FRANKFURT—The German financial regulator BaFin on Wednesday said it had fined Deutsche Bank $10 million for controls related to the Euro Interbank Offered Rate (EURIBOR), a setback for the nation’s largest lender as it seeks to restore its reputation.
The fine of 8.66 million euros ($9.77 million) is the first imposed by BaFin under a 2018 regulation that seeks to prevent manipulation of the rate, a benchmark used in the financial industry.
“The bank at times did not have in place effective preventive systems, controls and policies,” BaFin said.
Deutsche Bank said it accepted the fine and had implemented measures to improve its controls regarding EURIBOR.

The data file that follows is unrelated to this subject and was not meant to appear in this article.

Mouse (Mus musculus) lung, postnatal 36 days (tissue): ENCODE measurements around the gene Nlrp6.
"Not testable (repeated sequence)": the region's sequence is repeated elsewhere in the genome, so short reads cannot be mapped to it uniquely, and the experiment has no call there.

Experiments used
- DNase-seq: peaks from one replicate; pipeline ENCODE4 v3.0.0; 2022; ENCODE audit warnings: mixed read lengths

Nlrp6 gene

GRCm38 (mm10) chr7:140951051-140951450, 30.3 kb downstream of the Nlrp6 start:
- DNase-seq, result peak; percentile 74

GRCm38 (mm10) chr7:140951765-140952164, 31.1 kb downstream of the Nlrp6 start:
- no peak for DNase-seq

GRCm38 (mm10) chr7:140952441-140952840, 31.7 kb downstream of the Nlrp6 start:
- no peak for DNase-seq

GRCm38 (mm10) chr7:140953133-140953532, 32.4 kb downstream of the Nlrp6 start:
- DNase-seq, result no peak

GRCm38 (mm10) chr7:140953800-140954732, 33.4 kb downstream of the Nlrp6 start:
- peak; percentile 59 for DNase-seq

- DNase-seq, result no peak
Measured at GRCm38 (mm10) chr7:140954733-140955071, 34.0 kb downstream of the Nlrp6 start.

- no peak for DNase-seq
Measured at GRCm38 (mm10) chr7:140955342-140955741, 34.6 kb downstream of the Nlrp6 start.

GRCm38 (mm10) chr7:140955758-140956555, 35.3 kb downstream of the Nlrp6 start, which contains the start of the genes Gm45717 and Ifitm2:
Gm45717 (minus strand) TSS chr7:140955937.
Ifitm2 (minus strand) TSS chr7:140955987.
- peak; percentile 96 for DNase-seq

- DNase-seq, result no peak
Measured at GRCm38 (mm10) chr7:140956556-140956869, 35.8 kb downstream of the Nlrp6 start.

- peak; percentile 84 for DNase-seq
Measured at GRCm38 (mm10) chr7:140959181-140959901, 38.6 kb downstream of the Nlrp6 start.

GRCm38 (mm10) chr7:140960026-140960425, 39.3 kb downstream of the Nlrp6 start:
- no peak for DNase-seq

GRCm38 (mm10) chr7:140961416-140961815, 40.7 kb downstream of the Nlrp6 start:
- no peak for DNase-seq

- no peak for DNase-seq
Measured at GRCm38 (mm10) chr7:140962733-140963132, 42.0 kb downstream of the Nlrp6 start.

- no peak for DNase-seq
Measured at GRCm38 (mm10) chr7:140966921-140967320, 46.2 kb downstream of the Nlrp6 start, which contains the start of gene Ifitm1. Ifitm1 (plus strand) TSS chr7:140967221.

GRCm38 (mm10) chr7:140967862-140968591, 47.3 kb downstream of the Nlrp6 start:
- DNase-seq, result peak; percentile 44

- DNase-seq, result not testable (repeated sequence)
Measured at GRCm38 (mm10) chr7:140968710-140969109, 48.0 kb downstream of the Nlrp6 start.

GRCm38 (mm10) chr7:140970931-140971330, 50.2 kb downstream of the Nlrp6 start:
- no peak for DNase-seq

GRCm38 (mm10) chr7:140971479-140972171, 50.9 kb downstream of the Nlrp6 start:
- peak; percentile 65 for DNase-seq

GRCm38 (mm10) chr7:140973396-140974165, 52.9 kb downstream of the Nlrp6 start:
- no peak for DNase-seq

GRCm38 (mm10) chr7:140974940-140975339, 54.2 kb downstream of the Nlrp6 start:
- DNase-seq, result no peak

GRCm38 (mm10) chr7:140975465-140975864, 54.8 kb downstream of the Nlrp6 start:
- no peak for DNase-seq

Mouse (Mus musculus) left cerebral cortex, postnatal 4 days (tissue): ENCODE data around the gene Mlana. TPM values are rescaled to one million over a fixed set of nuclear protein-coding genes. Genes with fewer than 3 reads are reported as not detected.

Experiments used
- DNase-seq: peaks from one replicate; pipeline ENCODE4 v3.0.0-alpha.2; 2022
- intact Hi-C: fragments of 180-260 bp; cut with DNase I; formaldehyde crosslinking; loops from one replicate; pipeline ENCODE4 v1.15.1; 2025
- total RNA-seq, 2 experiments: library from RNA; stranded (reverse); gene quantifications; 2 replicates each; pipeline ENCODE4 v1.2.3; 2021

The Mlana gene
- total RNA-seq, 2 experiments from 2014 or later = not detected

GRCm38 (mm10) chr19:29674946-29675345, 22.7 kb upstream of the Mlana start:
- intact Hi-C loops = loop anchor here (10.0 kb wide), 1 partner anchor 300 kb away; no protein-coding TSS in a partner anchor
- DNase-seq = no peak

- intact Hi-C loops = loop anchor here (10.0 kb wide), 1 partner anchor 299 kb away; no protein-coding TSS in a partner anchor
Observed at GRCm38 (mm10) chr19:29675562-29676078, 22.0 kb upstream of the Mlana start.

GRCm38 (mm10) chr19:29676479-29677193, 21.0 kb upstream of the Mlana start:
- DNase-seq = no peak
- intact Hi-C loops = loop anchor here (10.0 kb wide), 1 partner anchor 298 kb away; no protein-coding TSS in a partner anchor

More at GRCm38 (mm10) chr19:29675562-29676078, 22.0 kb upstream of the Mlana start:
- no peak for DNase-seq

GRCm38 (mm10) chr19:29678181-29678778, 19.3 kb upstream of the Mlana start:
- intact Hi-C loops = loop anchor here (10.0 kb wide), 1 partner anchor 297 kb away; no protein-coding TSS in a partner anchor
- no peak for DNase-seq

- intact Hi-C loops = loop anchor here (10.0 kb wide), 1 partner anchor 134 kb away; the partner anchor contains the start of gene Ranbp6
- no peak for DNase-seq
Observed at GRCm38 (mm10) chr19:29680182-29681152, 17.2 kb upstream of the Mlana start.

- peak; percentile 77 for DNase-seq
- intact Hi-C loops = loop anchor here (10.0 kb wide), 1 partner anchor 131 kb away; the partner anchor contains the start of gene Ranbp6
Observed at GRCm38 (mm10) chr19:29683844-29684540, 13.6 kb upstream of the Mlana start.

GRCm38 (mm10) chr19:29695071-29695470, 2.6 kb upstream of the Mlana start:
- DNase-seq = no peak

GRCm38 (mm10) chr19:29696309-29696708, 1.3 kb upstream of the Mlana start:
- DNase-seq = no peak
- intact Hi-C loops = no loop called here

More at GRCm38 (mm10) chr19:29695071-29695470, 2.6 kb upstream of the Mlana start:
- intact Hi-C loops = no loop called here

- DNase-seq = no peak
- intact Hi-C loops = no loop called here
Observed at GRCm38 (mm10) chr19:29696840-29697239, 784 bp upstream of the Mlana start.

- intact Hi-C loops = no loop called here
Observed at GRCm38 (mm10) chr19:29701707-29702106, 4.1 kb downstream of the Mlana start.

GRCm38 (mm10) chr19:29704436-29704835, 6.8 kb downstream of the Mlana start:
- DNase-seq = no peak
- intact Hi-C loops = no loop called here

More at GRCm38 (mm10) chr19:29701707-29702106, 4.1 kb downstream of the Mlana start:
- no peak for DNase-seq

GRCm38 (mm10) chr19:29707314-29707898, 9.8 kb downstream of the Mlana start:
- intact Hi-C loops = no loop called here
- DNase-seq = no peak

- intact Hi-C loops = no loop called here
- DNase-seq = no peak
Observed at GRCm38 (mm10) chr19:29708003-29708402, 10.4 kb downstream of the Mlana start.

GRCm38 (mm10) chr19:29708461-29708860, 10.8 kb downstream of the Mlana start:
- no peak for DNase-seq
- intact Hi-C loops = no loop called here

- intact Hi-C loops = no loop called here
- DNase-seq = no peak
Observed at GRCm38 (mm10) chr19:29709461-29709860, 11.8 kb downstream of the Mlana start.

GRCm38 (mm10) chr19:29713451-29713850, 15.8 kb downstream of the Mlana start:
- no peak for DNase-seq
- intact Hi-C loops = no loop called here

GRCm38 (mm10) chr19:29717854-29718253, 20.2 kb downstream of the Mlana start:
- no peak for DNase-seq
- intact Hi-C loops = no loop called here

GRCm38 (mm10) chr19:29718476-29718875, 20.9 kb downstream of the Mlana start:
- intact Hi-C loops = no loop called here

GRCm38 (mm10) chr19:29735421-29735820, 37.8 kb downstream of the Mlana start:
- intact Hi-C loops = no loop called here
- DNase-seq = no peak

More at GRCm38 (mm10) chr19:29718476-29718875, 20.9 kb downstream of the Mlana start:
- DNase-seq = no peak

“Deutsche Bank has no indication that the fined issue led to incorrect submissions to the benchmark administrator,” the bank said.
The bank has been the subject of numerous regulatory and legal investigations over the past decade.
In April, BaFin ordered Deutsche Bank to enact further safeguards to prevent money laundering.
Under new leadership, BaFin has also been trying to restore its image which was battered after it failed to spot wrongdoing ahead of the collapse last year of German payments company Wirecard.
($1 = 0.8853 euros)
($1 = 0.8861 euros)
By Tom Sims and Hans Seidenstuecker